But nothing will replace the physical togetherness of Judaism and Christianity
Since the fifteenth century it has been customary to conclude the Passover Seder service with the aspiration: “Next year in Jerusalem”. But this year, and courtesy of Zoom, Jerusalem came to us. Laptops perched at the end of the dining room table, some usurping the empty place traditionally reserved for Elijah, allowed families separated by plague to be with each other across thousands of miles of distance.
We didn’t have all the ingredients for the full Seder operation this year, but an unfrozen leg of lamb and a good glass of burgundy were more than enough to celebrate this great feast of Jewish freedom. We sing some of the better known Passover songs together.
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“Why is this night different from all other nights?” the child asks. And the story of Jewish origins is recounted, this year with something of a Star Wars theme. The rebels vs the empire: it kind of works. “To life” we toast, raising our glasses. Given the circumstances, these are the most powerful words of defiance. Then the “meeting” as Zoom calls it, is ended. And I have something in my eye.
Judaism is much more comfortable in the home than Christianity. Unless persecuted, Christians tend to do their religion in purpose-built public buildings. And Covid-19 has exposed various previously submerged assumptions about the importance of these spaces. For those at the more Protestant end of the spectrum — and the Archbishop of Canterbury is somewhere here — these are little more than rain shelters, and there is no problem abandoning them under pressure from Health and Safety. For those of a more Catholic disposition, where things take place matters theologically.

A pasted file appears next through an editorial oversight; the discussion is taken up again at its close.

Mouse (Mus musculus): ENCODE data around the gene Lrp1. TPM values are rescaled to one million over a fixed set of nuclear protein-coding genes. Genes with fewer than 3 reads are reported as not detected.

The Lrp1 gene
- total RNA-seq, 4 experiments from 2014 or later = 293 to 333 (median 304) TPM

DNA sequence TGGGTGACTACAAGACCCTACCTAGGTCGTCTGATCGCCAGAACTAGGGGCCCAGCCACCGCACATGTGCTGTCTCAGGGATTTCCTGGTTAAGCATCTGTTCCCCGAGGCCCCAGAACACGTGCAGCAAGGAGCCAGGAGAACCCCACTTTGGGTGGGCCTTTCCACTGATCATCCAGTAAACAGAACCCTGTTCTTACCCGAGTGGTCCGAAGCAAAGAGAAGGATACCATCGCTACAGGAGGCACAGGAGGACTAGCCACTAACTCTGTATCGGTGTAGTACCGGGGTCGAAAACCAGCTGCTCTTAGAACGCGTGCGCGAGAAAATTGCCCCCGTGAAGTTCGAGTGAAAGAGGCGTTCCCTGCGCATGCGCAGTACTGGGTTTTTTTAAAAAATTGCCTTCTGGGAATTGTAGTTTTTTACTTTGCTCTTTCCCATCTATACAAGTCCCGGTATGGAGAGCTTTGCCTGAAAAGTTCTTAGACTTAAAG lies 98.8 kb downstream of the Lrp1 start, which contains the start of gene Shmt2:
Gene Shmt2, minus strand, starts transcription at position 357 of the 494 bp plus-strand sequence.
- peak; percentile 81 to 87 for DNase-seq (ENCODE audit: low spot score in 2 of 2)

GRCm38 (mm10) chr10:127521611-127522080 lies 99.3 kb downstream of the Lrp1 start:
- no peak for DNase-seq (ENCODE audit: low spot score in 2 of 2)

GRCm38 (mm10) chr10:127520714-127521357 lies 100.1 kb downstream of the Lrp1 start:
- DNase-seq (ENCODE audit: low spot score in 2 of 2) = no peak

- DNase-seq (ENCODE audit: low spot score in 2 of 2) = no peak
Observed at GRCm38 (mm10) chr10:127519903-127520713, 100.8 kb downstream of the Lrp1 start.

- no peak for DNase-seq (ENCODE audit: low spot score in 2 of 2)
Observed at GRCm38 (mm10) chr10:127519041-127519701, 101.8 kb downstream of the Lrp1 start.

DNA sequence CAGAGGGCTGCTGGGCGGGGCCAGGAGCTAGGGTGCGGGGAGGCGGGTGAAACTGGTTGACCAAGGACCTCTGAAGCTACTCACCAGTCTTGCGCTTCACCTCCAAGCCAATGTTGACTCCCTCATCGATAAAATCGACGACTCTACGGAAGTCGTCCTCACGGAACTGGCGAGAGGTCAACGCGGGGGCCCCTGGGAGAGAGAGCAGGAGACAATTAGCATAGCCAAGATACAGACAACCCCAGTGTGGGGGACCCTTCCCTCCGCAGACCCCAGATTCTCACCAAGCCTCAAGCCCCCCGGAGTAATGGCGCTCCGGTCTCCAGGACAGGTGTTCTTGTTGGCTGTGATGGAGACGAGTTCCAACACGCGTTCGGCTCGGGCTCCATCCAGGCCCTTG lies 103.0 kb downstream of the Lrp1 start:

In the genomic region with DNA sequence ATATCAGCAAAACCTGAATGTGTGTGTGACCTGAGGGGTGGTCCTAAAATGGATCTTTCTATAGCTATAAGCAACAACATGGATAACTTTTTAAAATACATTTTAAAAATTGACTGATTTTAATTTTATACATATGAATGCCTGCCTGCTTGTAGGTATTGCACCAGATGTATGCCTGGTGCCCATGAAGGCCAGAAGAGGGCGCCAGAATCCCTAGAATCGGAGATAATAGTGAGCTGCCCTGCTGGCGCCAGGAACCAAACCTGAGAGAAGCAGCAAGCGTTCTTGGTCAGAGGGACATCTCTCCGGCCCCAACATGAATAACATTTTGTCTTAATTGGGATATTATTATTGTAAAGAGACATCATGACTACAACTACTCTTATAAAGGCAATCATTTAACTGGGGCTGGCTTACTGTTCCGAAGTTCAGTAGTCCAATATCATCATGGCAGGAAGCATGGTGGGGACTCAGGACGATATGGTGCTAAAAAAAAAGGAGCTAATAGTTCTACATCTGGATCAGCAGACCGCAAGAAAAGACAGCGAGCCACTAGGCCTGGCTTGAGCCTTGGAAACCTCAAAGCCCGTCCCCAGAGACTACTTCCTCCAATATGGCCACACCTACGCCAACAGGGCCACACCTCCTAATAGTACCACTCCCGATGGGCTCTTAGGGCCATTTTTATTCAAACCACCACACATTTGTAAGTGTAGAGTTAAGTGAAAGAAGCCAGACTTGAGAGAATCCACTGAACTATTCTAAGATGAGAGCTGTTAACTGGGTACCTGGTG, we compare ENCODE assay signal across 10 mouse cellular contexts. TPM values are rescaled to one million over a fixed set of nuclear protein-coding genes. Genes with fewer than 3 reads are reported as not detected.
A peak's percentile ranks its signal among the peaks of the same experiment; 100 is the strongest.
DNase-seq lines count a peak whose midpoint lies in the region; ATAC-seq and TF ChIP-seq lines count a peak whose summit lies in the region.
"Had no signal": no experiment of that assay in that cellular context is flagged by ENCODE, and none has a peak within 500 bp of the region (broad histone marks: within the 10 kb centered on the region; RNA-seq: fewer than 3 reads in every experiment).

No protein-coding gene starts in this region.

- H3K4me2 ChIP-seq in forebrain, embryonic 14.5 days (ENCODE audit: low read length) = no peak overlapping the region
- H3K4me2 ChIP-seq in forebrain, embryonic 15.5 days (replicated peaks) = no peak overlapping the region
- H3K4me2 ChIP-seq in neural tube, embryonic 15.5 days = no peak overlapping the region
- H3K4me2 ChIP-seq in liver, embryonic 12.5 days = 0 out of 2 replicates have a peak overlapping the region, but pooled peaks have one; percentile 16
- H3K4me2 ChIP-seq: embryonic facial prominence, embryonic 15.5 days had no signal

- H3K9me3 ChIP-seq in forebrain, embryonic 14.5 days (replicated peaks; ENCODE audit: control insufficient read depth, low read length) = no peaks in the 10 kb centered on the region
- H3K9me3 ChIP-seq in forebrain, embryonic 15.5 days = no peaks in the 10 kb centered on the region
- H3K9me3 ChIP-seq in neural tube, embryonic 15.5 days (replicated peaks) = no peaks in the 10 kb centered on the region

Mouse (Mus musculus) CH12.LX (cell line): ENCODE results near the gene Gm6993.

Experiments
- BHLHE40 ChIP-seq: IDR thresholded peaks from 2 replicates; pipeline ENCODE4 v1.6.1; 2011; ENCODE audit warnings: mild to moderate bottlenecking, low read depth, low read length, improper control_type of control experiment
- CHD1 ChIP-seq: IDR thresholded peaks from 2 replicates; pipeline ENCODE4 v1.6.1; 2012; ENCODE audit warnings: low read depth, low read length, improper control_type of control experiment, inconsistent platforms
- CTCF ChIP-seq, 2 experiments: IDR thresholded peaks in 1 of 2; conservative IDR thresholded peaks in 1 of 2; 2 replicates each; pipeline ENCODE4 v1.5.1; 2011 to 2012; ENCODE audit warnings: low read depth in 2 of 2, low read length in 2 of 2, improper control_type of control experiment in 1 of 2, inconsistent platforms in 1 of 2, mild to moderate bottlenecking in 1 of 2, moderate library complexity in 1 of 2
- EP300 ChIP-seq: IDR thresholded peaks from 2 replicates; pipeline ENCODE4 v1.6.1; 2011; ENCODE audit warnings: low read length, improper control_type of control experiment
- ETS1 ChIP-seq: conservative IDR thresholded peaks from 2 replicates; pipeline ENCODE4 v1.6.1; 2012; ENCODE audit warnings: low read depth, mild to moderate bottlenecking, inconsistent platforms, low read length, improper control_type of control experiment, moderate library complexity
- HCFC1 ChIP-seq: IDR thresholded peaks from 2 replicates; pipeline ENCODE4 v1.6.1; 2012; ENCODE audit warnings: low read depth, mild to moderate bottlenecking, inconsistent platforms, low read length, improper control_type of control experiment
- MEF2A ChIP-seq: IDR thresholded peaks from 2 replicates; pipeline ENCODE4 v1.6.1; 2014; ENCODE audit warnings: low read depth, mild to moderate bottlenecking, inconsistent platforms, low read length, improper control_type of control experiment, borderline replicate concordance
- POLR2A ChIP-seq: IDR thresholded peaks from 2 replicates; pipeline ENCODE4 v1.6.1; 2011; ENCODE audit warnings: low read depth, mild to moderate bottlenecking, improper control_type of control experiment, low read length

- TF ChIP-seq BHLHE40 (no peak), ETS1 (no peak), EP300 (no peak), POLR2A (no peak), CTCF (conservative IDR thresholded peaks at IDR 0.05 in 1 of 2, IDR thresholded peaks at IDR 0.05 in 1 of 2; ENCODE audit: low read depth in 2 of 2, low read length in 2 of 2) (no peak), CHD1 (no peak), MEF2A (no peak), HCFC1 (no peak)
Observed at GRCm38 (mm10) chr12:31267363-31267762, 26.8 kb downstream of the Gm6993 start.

I predict there will be several PhDs forthcoming on the way in which communication technology exposes various different understandings of what the church is supposed to be. The more community-minded prefer Zoom, with its capacity for the congregation to speak to each other, different people to doing the readings, interacting, singing together. This way is live and messy, but has the authentic feel of a parish church. Other churches prefer to be in broadcast mode, using platforms like Youtube where the message can be pre-edited and made to look fluent and slick. There is something to be said for both approaches.
But the Eucharist, with its strong — albeit complicated — connections to the Jewish Passover, ultimately requires the physical sharing of bread and wine. Zoom is an excellent stand in. But both Judaism and Christianity are corporate activities, they require physical community togetherness. Today is Maunday Thursday, the day that Christians remember the Last Supper, and when Christ issued the instruction to “do this in remembrance of me”.
This day of all days I find social distancing particularly hard. I long for that day when I can open my church doors again and place the body of Christ into the hands of the faithful. No platform will ever be able to replace this.